At least eight worshippers have been killed while breaking their Ramzan fast on May 19 as gunmen attacked a mosque in central Afghanistan, the official said. According to international reports, the spokesperson for the governor of Parwan province Wahida Shahkar said that “unknown gunmen” fired on people during iftar time when they were ending their day’s fast with a meal during Islamic holy month.
The gruesome attack has been confirmed by the Ministry of Interior in Prawan’s provincial capital Charekar and has placed the blame on the insurgent group, Taliban. However, the extremist group has denied any responsibility for the incident; instead it accused the Afghan government’s security forces of the same. Incidence of violence in the war-stricken country has hiked despite the “momentous” peace deal signed between the United States and the Taliban. The agreement was supposed to set the frame for Afghan-Taliban talks, but not much progress has been witnessed.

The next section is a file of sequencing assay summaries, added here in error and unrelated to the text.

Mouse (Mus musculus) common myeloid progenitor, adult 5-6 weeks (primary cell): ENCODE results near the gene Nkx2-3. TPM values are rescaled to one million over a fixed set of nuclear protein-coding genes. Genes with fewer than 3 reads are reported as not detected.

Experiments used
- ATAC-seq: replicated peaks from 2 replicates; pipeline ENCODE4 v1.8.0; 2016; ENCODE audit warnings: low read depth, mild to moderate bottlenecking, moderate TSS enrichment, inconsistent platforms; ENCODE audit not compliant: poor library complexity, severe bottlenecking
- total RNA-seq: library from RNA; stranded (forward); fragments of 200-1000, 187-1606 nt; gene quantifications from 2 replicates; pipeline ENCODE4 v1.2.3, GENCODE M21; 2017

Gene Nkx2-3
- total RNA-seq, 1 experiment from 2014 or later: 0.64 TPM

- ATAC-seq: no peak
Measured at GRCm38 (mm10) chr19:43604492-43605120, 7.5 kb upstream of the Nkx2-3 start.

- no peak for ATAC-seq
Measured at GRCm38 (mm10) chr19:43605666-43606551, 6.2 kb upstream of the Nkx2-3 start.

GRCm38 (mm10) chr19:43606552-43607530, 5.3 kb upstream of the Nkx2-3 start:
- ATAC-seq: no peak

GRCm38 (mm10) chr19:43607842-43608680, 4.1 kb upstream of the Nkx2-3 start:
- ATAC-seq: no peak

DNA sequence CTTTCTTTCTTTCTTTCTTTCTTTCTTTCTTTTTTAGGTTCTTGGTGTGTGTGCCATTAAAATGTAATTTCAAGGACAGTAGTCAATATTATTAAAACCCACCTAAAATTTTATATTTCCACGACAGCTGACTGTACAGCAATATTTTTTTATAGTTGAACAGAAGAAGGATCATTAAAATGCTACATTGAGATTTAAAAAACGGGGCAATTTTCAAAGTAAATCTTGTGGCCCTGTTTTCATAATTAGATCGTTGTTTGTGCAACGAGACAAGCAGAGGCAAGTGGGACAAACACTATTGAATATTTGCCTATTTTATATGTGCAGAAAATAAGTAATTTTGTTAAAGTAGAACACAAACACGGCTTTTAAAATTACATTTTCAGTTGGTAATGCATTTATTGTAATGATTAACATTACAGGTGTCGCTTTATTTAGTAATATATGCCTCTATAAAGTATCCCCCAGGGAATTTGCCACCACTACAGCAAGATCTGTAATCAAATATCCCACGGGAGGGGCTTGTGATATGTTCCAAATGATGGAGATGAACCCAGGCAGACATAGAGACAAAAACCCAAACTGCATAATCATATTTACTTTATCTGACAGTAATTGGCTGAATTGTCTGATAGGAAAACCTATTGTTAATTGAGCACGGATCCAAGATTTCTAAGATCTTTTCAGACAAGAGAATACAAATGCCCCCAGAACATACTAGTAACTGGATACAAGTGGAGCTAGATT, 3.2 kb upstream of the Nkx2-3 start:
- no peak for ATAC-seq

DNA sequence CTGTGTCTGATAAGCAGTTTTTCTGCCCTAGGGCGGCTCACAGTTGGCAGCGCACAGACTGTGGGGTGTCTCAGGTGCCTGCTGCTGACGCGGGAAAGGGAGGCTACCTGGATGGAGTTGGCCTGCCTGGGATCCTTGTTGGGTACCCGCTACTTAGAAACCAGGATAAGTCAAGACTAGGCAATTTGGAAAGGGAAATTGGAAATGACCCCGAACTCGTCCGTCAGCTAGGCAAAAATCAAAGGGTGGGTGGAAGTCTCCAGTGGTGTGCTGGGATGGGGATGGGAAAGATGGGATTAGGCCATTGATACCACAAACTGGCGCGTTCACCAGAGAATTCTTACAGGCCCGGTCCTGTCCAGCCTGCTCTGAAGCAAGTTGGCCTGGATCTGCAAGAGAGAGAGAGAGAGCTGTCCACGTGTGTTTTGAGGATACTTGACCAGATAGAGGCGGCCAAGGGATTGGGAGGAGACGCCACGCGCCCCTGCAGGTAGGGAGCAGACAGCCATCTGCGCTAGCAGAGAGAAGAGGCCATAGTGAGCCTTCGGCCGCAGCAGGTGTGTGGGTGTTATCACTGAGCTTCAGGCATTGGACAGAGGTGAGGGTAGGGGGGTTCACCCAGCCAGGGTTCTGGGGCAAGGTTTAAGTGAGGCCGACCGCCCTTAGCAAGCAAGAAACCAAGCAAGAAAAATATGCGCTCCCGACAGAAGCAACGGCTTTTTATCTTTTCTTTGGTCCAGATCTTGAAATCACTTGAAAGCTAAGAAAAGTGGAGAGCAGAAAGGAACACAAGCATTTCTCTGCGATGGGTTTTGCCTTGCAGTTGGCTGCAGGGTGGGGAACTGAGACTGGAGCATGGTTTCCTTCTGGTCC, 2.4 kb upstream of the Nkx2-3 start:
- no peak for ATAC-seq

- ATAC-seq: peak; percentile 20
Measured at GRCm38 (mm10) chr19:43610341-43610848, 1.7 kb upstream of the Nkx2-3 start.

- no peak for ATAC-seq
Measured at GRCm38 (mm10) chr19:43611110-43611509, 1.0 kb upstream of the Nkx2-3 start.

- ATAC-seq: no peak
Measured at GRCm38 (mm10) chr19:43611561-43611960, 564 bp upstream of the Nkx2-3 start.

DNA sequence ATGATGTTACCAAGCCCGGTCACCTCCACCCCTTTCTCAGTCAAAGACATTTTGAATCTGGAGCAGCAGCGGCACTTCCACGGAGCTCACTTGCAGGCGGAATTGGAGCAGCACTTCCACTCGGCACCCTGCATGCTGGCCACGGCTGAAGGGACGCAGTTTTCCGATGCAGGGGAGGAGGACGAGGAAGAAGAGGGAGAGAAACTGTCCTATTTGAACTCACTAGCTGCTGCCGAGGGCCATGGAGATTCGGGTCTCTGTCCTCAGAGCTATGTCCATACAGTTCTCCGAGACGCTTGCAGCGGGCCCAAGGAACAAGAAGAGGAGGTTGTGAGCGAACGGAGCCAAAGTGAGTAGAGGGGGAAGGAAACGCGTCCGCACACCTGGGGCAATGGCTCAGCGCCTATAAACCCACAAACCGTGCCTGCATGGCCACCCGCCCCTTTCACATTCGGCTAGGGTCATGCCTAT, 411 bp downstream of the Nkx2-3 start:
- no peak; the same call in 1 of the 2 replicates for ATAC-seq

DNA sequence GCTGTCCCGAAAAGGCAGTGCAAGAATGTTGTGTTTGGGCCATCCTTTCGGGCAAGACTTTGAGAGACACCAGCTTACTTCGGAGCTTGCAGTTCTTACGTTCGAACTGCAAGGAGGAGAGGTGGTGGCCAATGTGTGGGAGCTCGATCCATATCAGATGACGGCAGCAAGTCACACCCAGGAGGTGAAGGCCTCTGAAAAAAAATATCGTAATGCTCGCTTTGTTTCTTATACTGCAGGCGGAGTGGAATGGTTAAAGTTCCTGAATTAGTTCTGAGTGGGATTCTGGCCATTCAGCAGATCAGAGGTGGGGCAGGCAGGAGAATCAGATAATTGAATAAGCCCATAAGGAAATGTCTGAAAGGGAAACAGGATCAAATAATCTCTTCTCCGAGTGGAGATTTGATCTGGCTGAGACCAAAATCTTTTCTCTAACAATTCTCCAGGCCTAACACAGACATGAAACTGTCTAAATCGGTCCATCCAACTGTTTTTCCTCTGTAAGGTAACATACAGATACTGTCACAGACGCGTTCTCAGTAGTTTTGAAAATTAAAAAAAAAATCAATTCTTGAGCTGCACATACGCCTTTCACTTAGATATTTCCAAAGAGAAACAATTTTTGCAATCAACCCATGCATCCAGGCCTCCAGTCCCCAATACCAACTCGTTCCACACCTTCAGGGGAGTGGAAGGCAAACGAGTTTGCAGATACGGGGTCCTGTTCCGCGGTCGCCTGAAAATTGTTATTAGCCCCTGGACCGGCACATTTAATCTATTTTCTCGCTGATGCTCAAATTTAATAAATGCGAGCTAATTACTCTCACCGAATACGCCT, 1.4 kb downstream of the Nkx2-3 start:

Even the United Nations has warned of an alarming escalation in the conflicts in the regions. While the world is battling with coronavirus outbreak since the start of 2020, the United Nations mission has said that over 500 civilians were killed in the first quarter of this year in war-stricken country, Afghanistan. According to the UN mission report released on April 27, civilians had to take a severe blow of the armed conflict in the country and it killed over 150 children.
The organisation had documented nearly 1,300 casualties that occurred in the first three months of 2020 in Afghanistan, out of which 533 were killed 760 were injured. Deborah Lyons, the UN Secretary-General’s Special Representative for Afghanistan and head of UN Assistance Mission in Afghanistan has called on all parties involved in the violence for a “global ceasefire” and unite against the fight with COVID-19 pandemic.